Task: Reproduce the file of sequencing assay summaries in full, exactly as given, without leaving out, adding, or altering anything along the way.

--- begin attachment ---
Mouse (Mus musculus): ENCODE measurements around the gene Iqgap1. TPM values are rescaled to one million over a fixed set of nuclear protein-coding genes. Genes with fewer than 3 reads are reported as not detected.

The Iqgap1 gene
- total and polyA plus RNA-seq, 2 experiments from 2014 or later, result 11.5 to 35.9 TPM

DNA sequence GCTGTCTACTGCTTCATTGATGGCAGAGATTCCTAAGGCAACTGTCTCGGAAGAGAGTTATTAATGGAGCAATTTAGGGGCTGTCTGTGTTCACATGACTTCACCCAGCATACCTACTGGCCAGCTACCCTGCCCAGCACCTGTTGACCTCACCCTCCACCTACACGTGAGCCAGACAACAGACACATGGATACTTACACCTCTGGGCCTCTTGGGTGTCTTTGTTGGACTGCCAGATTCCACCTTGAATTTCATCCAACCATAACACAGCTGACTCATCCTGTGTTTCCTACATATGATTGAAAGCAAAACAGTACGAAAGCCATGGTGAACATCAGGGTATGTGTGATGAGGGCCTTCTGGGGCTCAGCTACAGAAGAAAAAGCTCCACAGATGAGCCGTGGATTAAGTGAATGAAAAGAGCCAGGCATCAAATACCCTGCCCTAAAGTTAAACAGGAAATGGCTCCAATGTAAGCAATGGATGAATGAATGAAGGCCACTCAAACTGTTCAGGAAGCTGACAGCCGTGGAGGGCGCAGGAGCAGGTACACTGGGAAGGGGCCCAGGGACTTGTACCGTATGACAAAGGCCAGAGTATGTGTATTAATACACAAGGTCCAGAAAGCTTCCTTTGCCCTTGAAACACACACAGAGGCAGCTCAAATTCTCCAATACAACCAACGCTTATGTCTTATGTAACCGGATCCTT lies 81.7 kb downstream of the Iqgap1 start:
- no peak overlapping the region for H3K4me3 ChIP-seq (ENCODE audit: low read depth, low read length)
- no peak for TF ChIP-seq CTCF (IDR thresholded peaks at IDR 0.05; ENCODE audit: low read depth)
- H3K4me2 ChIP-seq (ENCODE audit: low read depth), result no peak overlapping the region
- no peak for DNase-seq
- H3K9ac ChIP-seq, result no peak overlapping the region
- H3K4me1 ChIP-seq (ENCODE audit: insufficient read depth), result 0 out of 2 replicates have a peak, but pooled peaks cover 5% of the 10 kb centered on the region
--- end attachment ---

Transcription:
Mouse (Mus musculus): ENCODE measurements around the gene Iqgap1. TPM values are rescaled to one million over a fixed set of nuclear protein-coding genes. Genes with fewer than 3 reads are reported as not detected.

The Iqgap1 gene
- total and polyA plus RNA-seq, 2 experiments from 2014 or later, result 11.5 to 35.9 TPM

DNA sequence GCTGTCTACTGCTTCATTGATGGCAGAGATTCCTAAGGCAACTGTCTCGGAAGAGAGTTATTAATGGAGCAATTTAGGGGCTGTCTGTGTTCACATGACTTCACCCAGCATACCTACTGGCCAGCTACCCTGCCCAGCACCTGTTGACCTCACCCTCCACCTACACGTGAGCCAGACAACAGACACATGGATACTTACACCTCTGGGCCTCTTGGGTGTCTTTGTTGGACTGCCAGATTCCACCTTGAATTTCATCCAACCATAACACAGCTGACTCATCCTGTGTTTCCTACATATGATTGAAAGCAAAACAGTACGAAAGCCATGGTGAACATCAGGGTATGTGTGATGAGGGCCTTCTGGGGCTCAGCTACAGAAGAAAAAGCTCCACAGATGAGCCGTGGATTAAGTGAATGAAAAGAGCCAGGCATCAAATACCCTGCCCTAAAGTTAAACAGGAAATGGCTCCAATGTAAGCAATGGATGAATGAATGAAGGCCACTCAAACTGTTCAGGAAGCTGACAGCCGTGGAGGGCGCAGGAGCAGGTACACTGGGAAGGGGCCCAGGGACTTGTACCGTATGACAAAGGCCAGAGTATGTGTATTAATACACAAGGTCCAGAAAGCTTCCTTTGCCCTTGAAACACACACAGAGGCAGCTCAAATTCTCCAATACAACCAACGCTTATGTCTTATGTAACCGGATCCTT lies 81.7 kb downstream of the Iqgap1 start:
- no peak overlapping the region for H3K4me3 ChIP-seq (ENCODE audit: low read depth, low read length)
- no peak for TF ChIP-seq CTCF (IDR thresholded peaks at IDR 0.05; ENCODE audit: low read depth)
- H3K4me2 ChIP-seq (ENCODE audit: low read depth), result no peak overlapping the region
- no peak for DNase-seq
- H3K9ac ChIP-seq, result no peak overlapping the region
- H3K4me1 ChIP-seq (ENCODE audit: insufficient read depth), result 0 out of 2 replicates have a peak, but pooled peaks cover 5% of the 10 kb centered on the region